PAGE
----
We humans, do not differ so much from other representatives of nature in this respect. Still, ignorance and the resulting social and cultural pressure to be active against the need for a passive phase, unflatteringly known as "laziness," create in us stress that disturbs and - paradoxically, extends its duration, postponing the state of activity even more.


Such a mental mechanism resulting from many factors, such as among the others, beliefs taken from most religions, calling our natural inactivity periods in a derogatory way as "laziness" and treating as sin and weakness of character, is deeply rooted in our minds. These imprints make us feel uncomfortable when we indulge in "laziness" or we see others, especially those who are dependent on us "lazying" or "laziness" - especially someone else's as well as ours - takes too long.


The laziness that lasts too long

The passive phase, or in other words, the state of BEING rather than ACTING and its duration are related to factors that we do not fully know. We can observe that all nature, including humans, is subject to cycles - phases of rest, incubation, or whatever we want to call them, and phases of external activity.


Living in our civilization of which we don't have to be slaves often pushes ourselves and others into artificial activity while still in a resting phase. We demand results, productivity, and great deeds without realizing that we draw on reserves when we do it by force and at the expense of the vital energy we need to regenerate. We use to say "it's been taking too long" when convinced - out of nowhere - that the passive phase "should" be over by now and creating psychological pressure on ourselves and/or others while it continues.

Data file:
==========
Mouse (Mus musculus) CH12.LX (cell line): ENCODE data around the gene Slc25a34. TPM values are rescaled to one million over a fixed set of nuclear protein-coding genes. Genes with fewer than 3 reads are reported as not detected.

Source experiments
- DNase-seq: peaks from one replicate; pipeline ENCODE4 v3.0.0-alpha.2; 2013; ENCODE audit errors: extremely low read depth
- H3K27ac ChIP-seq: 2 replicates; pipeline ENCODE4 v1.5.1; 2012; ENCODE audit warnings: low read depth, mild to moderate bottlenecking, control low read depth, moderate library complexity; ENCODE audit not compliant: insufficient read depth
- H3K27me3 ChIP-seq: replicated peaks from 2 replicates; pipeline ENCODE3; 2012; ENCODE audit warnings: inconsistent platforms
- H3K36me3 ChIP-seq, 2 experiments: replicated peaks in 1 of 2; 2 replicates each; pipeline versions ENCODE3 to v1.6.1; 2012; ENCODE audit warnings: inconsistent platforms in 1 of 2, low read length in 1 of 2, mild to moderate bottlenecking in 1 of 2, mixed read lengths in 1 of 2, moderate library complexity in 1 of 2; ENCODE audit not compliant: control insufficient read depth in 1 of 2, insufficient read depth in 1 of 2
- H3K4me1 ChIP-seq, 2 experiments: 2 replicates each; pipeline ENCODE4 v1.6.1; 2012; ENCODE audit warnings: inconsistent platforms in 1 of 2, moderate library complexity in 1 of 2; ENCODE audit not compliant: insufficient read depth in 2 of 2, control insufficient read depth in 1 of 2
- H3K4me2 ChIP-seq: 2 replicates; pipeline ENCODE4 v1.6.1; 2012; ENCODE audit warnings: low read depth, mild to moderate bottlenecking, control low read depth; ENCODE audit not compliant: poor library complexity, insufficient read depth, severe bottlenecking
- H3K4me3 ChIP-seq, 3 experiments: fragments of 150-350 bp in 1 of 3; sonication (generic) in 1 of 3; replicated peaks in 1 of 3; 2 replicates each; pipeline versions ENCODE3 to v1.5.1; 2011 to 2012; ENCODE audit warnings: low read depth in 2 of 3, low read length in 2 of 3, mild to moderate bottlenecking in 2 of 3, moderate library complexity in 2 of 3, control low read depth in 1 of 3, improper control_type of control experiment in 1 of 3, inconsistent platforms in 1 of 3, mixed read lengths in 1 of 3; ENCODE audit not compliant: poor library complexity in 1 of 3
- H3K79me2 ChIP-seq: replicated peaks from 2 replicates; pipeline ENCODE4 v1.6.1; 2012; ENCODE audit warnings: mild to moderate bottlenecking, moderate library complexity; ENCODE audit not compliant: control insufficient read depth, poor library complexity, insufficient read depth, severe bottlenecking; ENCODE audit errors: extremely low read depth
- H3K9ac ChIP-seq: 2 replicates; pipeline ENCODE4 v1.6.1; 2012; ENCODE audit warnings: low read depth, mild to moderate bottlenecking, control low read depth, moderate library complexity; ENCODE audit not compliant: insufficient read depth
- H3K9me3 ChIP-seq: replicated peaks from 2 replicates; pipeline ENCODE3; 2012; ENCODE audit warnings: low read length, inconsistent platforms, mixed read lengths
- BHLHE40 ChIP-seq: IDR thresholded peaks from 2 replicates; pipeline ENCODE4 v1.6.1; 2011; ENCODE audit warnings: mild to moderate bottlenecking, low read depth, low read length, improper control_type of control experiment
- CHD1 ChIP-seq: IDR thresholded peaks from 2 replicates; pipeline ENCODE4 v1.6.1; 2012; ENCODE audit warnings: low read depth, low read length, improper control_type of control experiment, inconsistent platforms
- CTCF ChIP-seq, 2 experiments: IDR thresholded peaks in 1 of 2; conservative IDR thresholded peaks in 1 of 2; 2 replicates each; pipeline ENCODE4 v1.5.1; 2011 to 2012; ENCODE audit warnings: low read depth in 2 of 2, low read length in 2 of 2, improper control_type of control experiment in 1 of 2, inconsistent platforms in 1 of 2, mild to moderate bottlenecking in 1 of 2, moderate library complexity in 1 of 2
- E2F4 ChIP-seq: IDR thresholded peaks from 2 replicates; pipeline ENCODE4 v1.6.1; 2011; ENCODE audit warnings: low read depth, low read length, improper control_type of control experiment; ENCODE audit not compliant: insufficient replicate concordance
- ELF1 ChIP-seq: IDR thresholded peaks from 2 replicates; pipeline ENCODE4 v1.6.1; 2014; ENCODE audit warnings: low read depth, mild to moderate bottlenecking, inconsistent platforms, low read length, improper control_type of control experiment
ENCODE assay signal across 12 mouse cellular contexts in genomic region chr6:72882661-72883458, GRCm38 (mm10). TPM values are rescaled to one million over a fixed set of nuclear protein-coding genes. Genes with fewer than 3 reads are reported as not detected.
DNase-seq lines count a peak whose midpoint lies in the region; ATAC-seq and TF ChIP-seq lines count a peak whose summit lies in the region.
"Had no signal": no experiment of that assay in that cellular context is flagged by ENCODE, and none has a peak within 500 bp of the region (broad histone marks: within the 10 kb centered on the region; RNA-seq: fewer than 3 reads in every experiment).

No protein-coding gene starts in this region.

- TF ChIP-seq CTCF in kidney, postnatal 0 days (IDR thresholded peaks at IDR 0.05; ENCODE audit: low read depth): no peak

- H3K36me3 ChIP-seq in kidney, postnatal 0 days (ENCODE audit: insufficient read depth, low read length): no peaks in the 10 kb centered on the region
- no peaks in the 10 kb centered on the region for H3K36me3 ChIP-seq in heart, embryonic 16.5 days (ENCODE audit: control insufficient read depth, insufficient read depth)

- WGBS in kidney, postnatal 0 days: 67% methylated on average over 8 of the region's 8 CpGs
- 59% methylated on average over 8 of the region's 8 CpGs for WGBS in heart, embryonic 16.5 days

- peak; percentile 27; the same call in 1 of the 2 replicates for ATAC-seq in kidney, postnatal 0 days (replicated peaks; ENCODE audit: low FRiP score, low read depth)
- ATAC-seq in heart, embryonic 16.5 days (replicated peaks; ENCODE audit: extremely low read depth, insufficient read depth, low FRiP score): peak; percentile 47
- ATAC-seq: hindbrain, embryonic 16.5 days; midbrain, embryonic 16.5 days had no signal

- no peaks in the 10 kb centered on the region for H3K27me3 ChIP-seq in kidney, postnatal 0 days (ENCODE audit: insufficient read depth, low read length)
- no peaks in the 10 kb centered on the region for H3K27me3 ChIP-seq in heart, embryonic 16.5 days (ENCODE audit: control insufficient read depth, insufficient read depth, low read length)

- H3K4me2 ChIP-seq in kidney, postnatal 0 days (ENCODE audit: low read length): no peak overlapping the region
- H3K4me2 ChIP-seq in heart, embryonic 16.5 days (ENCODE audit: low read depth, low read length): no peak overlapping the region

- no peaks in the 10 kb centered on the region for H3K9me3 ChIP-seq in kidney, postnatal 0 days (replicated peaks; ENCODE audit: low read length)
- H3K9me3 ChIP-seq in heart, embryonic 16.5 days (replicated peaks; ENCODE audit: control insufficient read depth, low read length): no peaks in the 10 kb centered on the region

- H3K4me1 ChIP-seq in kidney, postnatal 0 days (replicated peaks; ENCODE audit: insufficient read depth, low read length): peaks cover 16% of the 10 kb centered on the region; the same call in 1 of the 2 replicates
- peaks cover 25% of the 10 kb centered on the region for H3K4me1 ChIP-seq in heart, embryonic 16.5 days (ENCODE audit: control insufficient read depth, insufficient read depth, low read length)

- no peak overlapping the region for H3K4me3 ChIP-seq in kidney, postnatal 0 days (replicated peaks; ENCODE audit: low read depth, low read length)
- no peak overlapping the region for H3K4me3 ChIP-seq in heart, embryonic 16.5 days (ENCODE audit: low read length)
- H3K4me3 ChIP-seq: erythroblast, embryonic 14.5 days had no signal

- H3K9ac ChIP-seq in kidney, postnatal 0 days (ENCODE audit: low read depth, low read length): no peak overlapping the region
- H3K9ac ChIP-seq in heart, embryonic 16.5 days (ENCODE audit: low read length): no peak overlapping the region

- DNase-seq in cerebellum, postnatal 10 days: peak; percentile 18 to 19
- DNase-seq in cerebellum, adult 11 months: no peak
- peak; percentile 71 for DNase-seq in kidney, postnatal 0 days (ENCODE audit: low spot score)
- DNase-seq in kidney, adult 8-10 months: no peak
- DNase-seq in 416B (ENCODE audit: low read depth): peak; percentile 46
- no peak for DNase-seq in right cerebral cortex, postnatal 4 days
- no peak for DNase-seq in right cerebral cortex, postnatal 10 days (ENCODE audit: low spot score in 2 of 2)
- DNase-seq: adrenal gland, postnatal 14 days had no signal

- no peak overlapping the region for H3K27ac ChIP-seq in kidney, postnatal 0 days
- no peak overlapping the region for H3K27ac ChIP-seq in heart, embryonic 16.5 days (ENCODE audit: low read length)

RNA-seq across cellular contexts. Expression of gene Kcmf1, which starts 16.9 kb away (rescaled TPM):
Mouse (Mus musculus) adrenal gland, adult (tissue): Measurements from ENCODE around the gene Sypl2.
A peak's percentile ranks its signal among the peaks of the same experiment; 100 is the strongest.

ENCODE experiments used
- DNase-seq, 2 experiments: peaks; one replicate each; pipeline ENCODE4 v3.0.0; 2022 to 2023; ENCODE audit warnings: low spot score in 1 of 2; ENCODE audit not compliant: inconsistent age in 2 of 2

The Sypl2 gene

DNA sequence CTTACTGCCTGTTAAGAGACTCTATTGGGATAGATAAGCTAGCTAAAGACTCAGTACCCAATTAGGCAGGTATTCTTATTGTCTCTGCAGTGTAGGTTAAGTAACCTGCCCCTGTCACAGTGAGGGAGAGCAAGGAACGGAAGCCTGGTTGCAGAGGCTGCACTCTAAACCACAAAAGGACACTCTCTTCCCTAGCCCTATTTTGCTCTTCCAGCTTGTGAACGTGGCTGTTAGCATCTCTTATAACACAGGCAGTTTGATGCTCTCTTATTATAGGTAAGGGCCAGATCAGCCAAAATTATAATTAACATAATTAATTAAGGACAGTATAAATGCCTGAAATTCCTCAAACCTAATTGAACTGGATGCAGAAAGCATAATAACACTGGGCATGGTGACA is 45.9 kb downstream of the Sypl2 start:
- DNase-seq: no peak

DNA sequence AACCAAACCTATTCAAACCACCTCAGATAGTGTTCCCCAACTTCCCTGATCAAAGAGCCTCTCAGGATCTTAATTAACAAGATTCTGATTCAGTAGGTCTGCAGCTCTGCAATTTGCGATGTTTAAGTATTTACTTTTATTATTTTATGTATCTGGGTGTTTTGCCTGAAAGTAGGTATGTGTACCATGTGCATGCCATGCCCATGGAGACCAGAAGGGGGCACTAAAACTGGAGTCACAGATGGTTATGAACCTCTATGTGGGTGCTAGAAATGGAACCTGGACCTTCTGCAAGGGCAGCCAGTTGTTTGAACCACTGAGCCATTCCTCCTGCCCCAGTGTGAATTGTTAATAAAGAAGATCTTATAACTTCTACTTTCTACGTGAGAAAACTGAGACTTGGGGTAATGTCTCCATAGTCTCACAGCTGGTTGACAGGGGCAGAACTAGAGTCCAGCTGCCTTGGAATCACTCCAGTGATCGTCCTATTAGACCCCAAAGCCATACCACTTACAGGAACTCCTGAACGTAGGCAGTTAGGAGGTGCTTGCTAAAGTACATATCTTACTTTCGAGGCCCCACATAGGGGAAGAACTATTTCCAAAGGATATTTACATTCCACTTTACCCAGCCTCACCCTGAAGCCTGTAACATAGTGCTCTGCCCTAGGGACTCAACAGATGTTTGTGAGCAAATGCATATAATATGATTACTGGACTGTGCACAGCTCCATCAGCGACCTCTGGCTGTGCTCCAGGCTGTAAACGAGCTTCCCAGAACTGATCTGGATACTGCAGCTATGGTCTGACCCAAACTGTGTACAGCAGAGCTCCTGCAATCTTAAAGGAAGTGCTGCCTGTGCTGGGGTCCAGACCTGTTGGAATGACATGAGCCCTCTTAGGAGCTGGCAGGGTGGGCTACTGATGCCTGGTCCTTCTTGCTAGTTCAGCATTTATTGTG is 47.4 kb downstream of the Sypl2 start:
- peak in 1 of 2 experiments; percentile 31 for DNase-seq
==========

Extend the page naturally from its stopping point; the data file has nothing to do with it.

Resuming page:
The more pressure we apply, the more we move away from what we need - productive activity, because we are trying to break with our mind into the realm of ​​the body, which has its own pace and our "wanting" will not change anything here, at most, it can deteriorate it even more with more stress and tension. It is a time similar to pregnancy, which needs to last until it is complete and until we are born again to the next phase when we take a new action and apply the content processed and assimilated in the passive phase to it. It may take weeks for some and years for others. If we get annoyed that this condition lasts "too long," the question arises - who judges that in us and according to what criteria?


The built-in sense of balance pushes us to act

Taking time to reflect on where some mechanisms come from and what our life phases are, regardless of whether we want it or not, will allow us to comprehend ourselves and others better, thus bringing more understanding and kindness into our lives. We can usually say very little about what phase of life we ​​are in ourselves, to say nothing about our ability to judge others'. These phenomena are not subject to linear human laws, binary logic, and treating them as such, trying to judge the individual's life in all its complexity by using them does more harm than good.


The history of humankind shows so far that many important ideas that brought significant changes to people's lives and - brought joy and time for tasting and enjoying life grew on a fertile ground of quiet processing, regeneration and contemplation required to withdraw from the external world, for as long as necessary.


After all, what is the difference between human "laziness" and our beloved domestic pets "laziness"? There is none at its gist, so maybe we would look at "lazing around" with the same tender affection, knowing that the more understanding we show to it now, the greater the chance of our results and productivity later when the time of our active phase returns.


Sweet laziness?

For reasons that we are forced to live in a civilization, but to which we do not have to be slaves, we often push ourselves and others into artificial activity while in a resting phase.

Healing by Force of Nature

Agnieszka Pareto